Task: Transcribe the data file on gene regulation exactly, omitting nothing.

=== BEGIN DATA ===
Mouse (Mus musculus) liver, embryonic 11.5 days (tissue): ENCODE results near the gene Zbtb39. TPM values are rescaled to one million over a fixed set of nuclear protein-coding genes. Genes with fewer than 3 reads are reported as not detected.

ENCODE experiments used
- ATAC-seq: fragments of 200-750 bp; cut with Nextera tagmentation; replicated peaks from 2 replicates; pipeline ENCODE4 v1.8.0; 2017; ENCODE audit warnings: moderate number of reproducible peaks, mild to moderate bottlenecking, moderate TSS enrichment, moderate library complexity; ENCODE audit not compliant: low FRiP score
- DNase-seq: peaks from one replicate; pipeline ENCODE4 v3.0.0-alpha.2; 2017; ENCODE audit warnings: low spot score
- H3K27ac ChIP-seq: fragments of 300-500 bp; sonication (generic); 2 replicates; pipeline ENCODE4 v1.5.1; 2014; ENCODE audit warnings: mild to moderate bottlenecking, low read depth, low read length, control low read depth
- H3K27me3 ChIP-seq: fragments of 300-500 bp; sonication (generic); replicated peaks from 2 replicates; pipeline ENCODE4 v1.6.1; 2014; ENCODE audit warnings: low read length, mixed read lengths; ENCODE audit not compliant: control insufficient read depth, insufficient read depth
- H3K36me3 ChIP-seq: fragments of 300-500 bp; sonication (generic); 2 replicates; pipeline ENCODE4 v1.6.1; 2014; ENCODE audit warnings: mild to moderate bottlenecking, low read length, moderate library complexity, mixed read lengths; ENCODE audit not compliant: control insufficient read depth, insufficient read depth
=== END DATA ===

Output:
Mouse (Mus musculus) liver, embryonic 11.5 days (tissue): ENCODE results near the gene Zbtb39. TPM values are rescaled to one million over a fixed set of nuclear protein-coding genes. Genes with fewer than 3 reads are reported as not detected.

ENCODE experiments used
- ATAC-seq: fragments of 200-750 bp; cut with Nextera tagmentation; replicated peaks from 2 replicates; pipeline ENCODE4 v1.8.0; 2017; ENCODE audit warnings: moderate number of reproducible peaks, mild to moderate bottlenecking, moderate TSS enrichment, moderate library complexity; ENCODE audit not compliant: low FRiP score
- DNase-seq: peaks from one replicate; pipeline ENCODE4 v3.0.0-alpha.2; 2017; ENCODE audit warnings: low spot score
- H3K27ac ChIP-seq: fragments of 300-500 bp; sonication (generic); 2 replicates; pipeline ENCODE4 v1.5.1; 2014; ENCODE audit warnings: mild to moderate bottlenecking, low read depth, low read length, control low read depth
- H3K27me3 ChIP-seq: fragments of 300-500 bp; sonication (generic); replicated peaks from 2 replicates; pipeline ENCODE4 v1.6.1; 2014; ENCODE audit warnings: low read length, mixed read lengths; ENCODE audit not compliant: control insufficient read depth, insufficient read depth
- H3K36me3 ChIP-seq: fragments of 300-500 bp; sonication (generic); 2 replicates; pipeline ENCODE4 v1.6.1; 2014; ENCODE audit warnings: mild to moderate bottlenecking, low read length, moderate library complexity, mixed read lengths; ENCODE audit not compliant: control insufficient read depth, insufficient read depth